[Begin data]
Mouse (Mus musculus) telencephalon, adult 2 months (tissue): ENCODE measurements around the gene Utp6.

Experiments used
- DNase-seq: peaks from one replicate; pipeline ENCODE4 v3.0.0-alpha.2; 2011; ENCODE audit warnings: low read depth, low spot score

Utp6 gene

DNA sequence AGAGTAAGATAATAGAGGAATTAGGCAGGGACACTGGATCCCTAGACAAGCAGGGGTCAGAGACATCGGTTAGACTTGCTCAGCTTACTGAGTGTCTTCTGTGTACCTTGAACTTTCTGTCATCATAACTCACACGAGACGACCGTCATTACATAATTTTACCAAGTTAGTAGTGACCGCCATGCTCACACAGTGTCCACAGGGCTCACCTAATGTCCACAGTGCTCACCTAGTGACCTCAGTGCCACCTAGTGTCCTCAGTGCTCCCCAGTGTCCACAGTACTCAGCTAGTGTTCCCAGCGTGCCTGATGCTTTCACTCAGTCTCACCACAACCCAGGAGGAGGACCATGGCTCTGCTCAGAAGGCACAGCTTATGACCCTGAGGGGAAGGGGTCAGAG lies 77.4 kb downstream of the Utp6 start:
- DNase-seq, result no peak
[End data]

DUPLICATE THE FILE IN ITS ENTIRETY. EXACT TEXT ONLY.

Mouse (Mus musculus) telencephalon, adult 2 months (tissue): ENCODE measurements around the gene Utp6.

Experiments used
- DNase-seq: peaks from one replicate; pipeline ENCODE4 v3.0.0-alpha.2; 2011; ENCODE audit warnings: low read depth, low spot score

Utp6 gene

DNA sequence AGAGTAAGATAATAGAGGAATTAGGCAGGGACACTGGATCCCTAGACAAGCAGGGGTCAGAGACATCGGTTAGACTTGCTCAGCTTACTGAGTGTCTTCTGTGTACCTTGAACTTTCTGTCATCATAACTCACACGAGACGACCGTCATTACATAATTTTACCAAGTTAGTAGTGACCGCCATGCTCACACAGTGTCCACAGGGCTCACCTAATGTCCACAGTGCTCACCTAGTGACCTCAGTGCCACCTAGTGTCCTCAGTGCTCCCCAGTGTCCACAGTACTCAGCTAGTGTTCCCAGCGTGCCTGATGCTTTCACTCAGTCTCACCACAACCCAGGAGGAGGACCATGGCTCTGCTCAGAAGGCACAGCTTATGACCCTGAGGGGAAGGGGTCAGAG lies 77.4 kb downstream of the Utp6 start:
- DNase-seq, result no peak